How to Set Up a Local Pickleball Club

Pickleball is a social sport by nature, and since many players’ favorite type of game is doubles, more people equals more fun. But what can you do if there aren’t many picklers in your area, or if pickleball itself is relatively unknown?

We recommend starting your own pickleball club. This can seem daunting at first, but the truth is it can be as simple as contacting a nearby rec center or finding an old tennis court. You’ll end up with more people to play with, and a whole new group of pickleball fanatics will be born. It’s win-win!

Pickleball is highly addictive, and if you can get even a few people on the courts, it’s almost guaranteed that you’ll get return visitors bringing their friends. Let’s walk through how you can go about setting up your own pickleball paradise.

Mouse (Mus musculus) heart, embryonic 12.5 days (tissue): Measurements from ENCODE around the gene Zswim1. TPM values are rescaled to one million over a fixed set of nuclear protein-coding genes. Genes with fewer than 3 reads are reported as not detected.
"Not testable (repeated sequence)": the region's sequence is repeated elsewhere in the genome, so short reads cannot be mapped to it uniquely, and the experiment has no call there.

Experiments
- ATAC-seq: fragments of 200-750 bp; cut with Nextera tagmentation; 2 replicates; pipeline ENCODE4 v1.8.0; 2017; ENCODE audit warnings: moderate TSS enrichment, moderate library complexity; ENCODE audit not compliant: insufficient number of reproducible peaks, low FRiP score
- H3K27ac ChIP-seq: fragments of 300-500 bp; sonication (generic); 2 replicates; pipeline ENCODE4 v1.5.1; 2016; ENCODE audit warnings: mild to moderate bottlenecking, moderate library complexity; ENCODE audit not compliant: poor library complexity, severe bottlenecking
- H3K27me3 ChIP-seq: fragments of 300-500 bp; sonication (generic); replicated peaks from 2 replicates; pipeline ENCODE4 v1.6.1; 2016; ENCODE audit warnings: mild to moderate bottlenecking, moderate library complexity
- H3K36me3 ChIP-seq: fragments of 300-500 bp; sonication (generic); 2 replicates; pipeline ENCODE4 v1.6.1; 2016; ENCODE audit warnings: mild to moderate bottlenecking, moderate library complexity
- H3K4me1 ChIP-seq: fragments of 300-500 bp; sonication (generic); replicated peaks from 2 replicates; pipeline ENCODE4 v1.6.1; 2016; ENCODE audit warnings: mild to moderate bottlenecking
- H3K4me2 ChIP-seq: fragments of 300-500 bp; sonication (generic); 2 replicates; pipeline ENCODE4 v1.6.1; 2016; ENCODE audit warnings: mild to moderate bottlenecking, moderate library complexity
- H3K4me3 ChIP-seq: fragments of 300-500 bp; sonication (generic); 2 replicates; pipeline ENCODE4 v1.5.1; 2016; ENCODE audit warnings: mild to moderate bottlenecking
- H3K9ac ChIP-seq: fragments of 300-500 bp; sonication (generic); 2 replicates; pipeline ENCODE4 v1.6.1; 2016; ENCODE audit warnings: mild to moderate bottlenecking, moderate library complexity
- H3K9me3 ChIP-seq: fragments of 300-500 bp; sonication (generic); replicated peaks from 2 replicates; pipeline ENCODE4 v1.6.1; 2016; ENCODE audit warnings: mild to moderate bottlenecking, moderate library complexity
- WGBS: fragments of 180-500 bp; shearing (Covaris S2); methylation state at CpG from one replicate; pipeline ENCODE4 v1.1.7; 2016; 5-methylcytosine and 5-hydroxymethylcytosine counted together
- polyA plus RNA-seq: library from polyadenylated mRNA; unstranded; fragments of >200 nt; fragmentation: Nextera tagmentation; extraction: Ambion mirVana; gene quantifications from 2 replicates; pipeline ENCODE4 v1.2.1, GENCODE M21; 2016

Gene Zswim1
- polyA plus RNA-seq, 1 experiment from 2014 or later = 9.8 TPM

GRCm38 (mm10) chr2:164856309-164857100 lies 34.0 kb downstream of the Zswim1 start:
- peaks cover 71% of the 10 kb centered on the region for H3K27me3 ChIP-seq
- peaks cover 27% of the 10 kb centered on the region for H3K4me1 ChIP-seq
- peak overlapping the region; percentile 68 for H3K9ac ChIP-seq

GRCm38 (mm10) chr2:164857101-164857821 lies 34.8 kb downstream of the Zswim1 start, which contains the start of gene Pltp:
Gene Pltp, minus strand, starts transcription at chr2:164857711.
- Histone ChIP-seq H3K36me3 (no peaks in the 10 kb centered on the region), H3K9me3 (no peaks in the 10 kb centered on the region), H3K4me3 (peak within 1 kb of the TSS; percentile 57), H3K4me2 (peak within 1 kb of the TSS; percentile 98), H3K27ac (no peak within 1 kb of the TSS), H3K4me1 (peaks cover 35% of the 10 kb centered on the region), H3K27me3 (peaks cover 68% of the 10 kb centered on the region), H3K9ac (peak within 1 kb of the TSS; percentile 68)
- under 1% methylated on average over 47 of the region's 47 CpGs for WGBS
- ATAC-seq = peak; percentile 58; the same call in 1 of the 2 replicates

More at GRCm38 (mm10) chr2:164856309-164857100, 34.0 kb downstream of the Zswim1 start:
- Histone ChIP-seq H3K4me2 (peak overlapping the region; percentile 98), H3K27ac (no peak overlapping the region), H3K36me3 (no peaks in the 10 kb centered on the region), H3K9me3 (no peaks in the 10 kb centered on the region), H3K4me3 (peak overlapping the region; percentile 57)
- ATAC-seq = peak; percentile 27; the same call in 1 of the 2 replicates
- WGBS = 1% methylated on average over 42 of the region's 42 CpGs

Find a Place to Play Pickleball

The first step is finding a suitable place to play. Choosing a centralized location in your city is always a plus, as it will make your club more accessible to visitors. If you know of a nearby rec center, park or other public facility where there are already tennis courts then that’s a plus, as you can fit 4 pickleball courts within 1 tennis court. There are detailed instructions on how to utilize a tennis court for pickleball here. Doubles badminton courts are the same size as those used in pickleball as well.

Warehouse Pickleball Court

Our court is in the warehouse, but the net gets moved around depending on how many boxes are present…

If you can find a location with pre-established courts, you’ll need to ask the owner or coordinator of the facility if it would be possible to allow a time for pickleball drop-ins to play, and if it’s okay to use court tape or temporary markers on the ground to establish boundary lines. Another useful tool is a net adjuster so you can lower tennis or badminton nets to the appropriate height of 34”.

Of course, the most accessible place to play is the court you build yourself! If you have the space, you can always install your own court using our Wilson posts or set things up on the go using a portable net system. We also know about plenty of communities that have lobbied to get public pickleball courts installed with great success.